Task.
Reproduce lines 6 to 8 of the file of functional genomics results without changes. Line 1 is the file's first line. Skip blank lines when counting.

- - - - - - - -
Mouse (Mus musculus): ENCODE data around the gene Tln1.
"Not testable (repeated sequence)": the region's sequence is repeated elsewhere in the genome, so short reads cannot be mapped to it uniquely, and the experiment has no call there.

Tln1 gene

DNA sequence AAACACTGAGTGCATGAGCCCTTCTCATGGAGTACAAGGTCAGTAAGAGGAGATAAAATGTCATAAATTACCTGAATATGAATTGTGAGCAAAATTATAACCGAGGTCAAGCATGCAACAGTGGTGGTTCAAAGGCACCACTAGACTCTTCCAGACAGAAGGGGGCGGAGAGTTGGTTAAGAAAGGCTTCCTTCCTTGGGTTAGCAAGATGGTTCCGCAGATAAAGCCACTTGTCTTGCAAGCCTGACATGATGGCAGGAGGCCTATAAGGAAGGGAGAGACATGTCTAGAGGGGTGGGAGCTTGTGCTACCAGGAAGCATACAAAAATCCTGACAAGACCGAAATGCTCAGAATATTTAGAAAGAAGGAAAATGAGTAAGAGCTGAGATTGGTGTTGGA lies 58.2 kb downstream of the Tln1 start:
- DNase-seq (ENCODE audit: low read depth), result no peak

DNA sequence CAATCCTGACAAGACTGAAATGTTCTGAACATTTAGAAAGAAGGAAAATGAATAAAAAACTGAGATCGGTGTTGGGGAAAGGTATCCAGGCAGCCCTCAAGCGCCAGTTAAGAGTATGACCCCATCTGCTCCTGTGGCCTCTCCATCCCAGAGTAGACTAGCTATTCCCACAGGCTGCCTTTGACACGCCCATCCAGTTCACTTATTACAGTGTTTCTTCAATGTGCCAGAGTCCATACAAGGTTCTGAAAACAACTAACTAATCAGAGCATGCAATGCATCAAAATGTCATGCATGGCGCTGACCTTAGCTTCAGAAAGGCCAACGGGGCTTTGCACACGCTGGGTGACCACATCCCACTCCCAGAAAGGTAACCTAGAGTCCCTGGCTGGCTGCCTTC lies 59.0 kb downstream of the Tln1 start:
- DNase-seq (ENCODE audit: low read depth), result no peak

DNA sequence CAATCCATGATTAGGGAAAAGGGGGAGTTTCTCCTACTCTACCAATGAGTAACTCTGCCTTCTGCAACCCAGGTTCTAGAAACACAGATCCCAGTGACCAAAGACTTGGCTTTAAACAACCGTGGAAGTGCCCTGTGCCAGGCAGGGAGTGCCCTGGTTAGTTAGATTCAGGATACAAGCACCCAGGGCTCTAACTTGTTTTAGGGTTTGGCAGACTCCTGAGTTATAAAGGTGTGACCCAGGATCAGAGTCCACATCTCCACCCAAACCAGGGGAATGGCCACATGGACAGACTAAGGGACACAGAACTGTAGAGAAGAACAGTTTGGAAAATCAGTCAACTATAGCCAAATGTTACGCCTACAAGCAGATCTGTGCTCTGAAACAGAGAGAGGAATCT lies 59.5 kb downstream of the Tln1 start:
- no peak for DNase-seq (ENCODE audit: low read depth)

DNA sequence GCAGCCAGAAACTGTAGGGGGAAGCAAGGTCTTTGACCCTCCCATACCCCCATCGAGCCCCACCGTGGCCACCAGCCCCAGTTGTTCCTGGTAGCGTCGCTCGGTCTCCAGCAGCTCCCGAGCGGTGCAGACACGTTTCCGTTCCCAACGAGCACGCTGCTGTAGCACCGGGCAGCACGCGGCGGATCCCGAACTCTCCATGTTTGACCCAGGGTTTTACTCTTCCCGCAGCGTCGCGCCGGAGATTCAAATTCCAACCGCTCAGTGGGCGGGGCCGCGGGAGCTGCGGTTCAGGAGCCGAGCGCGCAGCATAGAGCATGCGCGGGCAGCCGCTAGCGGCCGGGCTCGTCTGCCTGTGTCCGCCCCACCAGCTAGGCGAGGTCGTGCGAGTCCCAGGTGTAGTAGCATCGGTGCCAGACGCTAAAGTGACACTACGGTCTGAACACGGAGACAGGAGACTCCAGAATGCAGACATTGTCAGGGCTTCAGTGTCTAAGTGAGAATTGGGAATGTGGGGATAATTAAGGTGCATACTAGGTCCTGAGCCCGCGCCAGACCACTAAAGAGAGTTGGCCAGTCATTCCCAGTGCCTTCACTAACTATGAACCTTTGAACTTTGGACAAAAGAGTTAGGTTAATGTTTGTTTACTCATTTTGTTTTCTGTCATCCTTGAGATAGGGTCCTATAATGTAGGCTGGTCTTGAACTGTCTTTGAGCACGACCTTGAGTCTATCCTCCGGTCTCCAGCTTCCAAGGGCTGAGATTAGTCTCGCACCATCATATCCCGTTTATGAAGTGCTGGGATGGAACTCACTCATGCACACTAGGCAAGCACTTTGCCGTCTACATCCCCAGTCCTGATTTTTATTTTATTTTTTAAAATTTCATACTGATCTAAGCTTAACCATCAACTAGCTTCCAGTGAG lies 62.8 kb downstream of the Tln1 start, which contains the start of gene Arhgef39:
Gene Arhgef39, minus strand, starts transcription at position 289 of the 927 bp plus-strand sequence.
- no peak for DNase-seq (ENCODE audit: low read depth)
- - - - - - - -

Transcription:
DNA sequence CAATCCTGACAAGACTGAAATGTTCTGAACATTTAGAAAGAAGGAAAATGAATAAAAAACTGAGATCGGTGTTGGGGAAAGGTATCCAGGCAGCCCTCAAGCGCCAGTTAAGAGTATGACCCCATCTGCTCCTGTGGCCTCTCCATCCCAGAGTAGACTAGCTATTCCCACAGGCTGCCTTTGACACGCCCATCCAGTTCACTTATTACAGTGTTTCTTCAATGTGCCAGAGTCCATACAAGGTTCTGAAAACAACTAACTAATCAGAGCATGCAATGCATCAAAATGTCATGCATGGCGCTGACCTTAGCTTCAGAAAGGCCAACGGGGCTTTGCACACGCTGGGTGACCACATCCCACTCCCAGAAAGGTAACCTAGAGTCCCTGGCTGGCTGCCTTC lies 59.0 kb downstream of the Tln1 start:
- DNase-seq (ENCODE audit: low read depth), result no peak

DNA sequence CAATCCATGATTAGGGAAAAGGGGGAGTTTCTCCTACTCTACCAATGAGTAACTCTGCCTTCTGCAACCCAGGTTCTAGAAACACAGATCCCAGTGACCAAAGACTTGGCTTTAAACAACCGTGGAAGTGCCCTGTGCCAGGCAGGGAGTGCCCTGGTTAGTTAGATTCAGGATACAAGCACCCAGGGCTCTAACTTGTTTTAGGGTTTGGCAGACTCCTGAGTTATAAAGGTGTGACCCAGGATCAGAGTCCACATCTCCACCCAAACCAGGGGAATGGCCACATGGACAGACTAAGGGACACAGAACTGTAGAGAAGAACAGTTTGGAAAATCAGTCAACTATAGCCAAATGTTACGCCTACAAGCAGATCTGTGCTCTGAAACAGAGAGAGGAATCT lies 59.5 kb downstream of the Tln1 start: